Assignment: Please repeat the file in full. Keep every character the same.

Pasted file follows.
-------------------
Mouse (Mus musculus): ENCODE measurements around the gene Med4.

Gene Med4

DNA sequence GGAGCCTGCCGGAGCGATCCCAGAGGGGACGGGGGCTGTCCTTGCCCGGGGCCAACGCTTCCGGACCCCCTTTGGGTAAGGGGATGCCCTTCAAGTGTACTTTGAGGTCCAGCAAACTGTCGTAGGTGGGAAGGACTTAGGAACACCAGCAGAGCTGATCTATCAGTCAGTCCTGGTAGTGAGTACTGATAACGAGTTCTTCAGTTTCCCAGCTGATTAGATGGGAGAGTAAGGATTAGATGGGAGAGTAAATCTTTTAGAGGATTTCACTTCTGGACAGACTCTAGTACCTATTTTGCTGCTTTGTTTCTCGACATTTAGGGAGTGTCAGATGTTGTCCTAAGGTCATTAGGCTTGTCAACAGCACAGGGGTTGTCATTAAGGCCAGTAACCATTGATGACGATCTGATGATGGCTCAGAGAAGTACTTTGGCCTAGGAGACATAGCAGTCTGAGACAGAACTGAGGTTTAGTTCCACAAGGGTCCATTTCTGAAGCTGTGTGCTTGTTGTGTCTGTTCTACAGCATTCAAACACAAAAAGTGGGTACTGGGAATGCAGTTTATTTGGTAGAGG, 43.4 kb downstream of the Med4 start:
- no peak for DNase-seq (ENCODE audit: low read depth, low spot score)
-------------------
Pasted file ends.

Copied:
Mouse (Mus musculus): ENCODE measurements around the gene Med4.

Gene Med4

DNA sequence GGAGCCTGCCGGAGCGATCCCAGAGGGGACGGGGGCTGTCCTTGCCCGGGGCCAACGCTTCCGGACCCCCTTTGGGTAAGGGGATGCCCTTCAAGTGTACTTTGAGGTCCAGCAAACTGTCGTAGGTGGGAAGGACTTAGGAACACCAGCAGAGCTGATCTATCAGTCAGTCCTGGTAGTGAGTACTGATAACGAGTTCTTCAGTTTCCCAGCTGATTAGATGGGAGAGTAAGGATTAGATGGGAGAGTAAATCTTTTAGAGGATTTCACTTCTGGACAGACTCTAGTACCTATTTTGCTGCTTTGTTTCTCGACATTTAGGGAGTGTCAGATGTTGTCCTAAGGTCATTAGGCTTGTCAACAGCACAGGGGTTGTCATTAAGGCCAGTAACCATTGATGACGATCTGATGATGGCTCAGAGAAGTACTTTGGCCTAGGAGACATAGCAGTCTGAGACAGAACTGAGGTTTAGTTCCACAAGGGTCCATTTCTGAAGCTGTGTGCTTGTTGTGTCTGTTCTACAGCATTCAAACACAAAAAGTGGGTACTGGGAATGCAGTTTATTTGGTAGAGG, 43.4 kb downstream of the Med4 start:
- no peak for DNase-seq (ENCODE audit: low read depth, low spot score)